Opinion Former Article

ESRC: Festival of Social Science: Printing the Future: 3D Printing and Intellectual Property

Date: 7th November 2014
Time: 9.30 - 17.30hrs
Location: Bournemouth 

3D Printing, also known as additive manufacturing, is a fast growing area gathering attention. The recent rise of low-cost consumer 3D printers have made headlines and raised interesting and complex questions.

However, there is limited understanding and debate on the implications of 3D printing surrounding intellectual property law, economics, policy, society and technology.

As part of the Economic and Social Research Council’s (ESRC) Festival of Social Science, Dr Dinusha Mendis, Co-Director of the Centre of Intellectual Property Policy and Management (CIPPM) at Bournemouth University is hosting an event, co-sponsored by the ESRC and the UK Intellectual Property Office (IPO), which will bring together industry experts, social scientists, policy makers, lawyers, economists and manufacturers of 3D printing to discuss the latest developments and understand the implications for users and consumers.

The event will also provide the platform for a discussion and peer-review of the IPO Commissioned Report on the Intellectual Property (IP) Implications of 3D printing carried out by researchers at Bournemouth University and Econolyst.

“Learning lessons from the past it is clear that abiding by the law alone will not solve the problem,” explains Dr Mendis. “We need to understand the views of all those involved. A premature call for legislative and judicial action in the realm of 3D printing could stifle the public interest of fostering creativity and innovation and the right of manufacturers and content creators to protect their livelihoods.  Over-hasty introduction of stringent legislation should therefore be avoided.”

3D printing also has the potential to revolutionise manufacturing and encourage innovation.  Phil Reeves of Econolyst, a speaker at this event, says: “3D Printing and associated technologies like 3D scanning have great potential for businesses around the world, For industry to exploit 3D printing it is vital that the IP landscape is fully understood and respected.”

Dr Nicola Searle, economist at the IPO, which is co-sponsoring this event, suggests: “3D Printing is an exciting area of innovation.  We are keen that the IP framework is a catalyst for growth and will watch this space.”

This multi-disciplinary event will be complemented by an exhibition of 3D printing facilities provided by Bournemouth University and Ultimaker – one of the world’s largest 3D printing open-source companies.

FOR FURTHER INFORMATION

Event host

·         Dr Dinusha Mendis, Bournemouth University
Email: dmendis@bournemouth.ac.uk
Telephone: 01202 961875

Intellectual Property Office

·         Dr Nicola Searle
Email: nicola.searle@ipo.gov.uk

Telephone: 0207 034 2851

ESRC Press Office

Susie Watts
Email: Susie.Watts@esrc.ac.uk
Telephone: 01793 413119

Aaron Boardley
Email: Aaron.Boardley@esrc.ac.uk
Telephone: 01793 413122


NOTES FOR EDITORS

1. Event: 3D Printing: A Selection of Stakeholder Perspectives
Location: Bournemouth University, 89 Holdenhurst Road, Bournemouth, BH8 8EB
Date: 7 November 2014, 9.30 – 17.30

2. Dr. Dinusha Mendis is Co-Director of the Centre of Intellectual Property Policy and Management (CIPPM) at the Bournemouth University where she is also an Associate Professor in Law, specialising in Intellectual Property Law, in particular copyright law.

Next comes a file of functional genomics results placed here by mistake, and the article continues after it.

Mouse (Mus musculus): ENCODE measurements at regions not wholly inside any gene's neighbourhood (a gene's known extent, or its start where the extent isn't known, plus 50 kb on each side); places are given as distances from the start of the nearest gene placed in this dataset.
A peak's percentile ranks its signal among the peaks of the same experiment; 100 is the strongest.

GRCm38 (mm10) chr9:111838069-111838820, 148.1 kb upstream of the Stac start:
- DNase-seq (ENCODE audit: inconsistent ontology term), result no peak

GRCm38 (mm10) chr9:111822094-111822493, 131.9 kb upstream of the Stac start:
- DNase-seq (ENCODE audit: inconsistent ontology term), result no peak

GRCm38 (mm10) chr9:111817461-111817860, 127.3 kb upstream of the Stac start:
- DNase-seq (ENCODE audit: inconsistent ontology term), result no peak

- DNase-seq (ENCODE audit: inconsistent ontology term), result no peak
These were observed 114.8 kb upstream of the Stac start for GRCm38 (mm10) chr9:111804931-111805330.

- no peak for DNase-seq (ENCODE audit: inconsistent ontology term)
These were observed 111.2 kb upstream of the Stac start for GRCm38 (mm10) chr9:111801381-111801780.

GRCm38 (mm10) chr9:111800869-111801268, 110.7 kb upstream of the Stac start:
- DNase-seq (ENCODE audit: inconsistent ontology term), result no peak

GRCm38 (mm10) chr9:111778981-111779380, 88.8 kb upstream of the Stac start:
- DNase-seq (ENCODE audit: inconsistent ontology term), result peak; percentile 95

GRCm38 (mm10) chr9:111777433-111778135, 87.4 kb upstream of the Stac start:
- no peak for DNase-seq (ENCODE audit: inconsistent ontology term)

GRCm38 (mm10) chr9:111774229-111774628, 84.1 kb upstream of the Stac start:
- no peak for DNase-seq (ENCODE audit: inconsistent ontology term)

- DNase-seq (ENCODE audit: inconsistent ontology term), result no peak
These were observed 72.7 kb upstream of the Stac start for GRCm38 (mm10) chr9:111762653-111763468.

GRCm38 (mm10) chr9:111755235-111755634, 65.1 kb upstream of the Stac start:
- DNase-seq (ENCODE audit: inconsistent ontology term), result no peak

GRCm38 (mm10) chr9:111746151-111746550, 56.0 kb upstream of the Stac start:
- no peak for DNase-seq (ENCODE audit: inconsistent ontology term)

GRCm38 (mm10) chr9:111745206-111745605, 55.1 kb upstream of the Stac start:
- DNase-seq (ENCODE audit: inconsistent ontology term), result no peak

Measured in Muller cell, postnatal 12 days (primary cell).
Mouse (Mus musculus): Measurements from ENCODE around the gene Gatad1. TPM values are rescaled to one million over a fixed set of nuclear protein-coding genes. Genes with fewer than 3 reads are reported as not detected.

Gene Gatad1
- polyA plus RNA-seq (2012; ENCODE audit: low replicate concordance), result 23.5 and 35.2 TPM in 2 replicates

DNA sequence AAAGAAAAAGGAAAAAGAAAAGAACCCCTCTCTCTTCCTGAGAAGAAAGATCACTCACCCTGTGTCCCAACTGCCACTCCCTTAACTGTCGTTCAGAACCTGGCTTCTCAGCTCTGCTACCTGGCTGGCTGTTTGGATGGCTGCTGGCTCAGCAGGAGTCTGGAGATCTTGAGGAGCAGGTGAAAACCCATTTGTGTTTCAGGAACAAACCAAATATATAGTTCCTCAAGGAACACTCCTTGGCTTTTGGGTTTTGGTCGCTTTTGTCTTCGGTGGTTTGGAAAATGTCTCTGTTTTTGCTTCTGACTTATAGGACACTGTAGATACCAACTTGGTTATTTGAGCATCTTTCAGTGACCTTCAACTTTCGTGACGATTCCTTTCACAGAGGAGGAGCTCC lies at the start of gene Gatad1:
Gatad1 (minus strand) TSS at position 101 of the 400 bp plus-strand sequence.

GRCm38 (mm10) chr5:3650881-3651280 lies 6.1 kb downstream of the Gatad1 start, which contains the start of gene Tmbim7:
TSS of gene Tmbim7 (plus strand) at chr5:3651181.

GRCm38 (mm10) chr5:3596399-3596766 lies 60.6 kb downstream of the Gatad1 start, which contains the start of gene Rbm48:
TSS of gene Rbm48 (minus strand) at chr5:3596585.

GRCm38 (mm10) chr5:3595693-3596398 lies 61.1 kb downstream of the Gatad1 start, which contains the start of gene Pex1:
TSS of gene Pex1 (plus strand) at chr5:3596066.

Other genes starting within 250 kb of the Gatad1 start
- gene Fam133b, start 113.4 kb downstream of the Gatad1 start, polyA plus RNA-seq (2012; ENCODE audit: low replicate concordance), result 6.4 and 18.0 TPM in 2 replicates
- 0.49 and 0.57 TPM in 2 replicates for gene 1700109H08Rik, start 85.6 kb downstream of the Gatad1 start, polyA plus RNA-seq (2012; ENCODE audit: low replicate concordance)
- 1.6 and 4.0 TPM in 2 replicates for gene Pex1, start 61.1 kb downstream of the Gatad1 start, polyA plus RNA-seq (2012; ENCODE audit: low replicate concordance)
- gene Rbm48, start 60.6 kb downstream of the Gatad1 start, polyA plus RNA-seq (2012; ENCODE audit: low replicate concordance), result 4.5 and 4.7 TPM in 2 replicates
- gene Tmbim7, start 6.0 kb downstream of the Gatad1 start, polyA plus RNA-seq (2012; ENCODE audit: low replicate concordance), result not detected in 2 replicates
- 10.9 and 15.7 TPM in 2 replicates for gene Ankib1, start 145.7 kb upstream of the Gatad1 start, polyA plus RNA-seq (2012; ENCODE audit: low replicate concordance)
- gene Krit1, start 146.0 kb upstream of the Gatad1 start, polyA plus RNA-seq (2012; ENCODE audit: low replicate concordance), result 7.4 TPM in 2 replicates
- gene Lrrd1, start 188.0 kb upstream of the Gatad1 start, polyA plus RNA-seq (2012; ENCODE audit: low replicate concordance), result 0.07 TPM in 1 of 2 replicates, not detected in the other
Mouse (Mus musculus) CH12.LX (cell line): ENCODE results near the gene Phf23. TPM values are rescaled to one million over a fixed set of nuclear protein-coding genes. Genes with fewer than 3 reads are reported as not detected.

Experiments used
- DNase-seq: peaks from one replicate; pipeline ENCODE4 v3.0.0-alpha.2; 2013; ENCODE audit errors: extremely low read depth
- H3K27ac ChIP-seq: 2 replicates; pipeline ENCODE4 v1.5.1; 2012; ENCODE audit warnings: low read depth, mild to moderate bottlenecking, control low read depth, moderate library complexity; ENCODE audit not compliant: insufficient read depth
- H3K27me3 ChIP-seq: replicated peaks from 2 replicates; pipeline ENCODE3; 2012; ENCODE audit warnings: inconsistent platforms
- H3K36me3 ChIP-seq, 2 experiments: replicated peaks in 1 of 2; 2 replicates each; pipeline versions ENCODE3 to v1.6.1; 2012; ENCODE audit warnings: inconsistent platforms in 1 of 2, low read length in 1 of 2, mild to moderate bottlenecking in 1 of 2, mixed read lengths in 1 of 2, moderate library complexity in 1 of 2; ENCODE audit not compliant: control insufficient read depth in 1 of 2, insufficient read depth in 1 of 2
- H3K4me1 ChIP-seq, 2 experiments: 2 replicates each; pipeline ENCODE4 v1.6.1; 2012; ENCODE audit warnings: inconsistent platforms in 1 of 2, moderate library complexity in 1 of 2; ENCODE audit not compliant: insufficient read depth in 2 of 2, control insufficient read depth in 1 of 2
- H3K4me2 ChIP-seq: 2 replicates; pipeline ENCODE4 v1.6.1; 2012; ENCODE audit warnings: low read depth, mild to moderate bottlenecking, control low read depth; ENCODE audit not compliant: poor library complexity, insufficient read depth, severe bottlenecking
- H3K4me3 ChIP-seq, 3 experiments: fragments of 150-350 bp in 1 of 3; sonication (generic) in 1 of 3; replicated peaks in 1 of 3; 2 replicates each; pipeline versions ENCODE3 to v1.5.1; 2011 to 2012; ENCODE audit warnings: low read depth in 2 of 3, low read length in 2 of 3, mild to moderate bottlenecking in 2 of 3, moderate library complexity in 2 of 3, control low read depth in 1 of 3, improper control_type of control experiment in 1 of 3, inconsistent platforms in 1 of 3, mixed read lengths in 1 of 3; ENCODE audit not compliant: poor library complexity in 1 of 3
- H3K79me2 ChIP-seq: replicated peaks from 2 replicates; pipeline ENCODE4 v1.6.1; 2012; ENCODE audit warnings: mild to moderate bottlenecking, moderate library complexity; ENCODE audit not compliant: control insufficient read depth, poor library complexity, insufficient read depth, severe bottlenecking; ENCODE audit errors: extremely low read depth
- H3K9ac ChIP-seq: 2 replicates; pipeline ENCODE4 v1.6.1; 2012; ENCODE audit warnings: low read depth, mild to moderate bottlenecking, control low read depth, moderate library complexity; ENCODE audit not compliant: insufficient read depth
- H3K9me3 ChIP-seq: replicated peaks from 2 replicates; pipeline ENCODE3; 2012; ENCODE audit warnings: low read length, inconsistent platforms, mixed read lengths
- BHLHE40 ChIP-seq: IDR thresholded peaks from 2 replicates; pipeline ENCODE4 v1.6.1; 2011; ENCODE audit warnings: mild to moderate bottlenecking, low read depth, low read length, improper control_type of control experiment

3. The 12th annual Festival of Social Science takes place from 1-8 November 2014 with over 200 free events nationwide. Run by the Economic and Social Research Council, the Festival provides an opportunity for anyone to meet with some of the country’s leading social scientists and discover, discuss and debate the role that research plays in everyday life. With a whole range of creative and engaging events there’s something for everyone including businesses, charities, schools and government agencies. A full programme is available at www.esrc.ac.uk/festival. You can also join the discussion on Twitter using #esrcfestival.

4. The Economic and Social Research Council (ESRC) funds research into the big social and economic questions facing us today. We also develop and train the UK’s future social scientists. Our research informs public policies and helps make businesses, voluntary bodies and other organisations more effective. Most importantly, it makes a real difference to all our lives. The ESRC is an independent organisation, established by Royal Charter in 1965, and funded mainly by the Government. In 2015 the ESRC celebrates its 50th anniversary. www.esrc.ac.uk.

5. The UK Intellectual Property Office (UK IPO) is the official government body responsible for intellectual property (IP) rights including patents, designs, trade marks and copyright.  It operates and maintains a clear and accessible intellectual property system in the UK, which encourages innovation and helps the economy and society to benefit from knowledge and ideas. The IPO helps people get the right type of protection for their creation or invention.

6. Econolyst is a UK-based Additive Manufacturing & 3D Printing consultancy & research firm working with a broad range of clients across Europe, North America, the Middle East, Far East & Africa.

7. Ultimaker is one of the world’s largest 3D printing open-source companies, and winner of Best Consumer Product and Best Consumer Software at the 2014 3D Print Show Global Awards.

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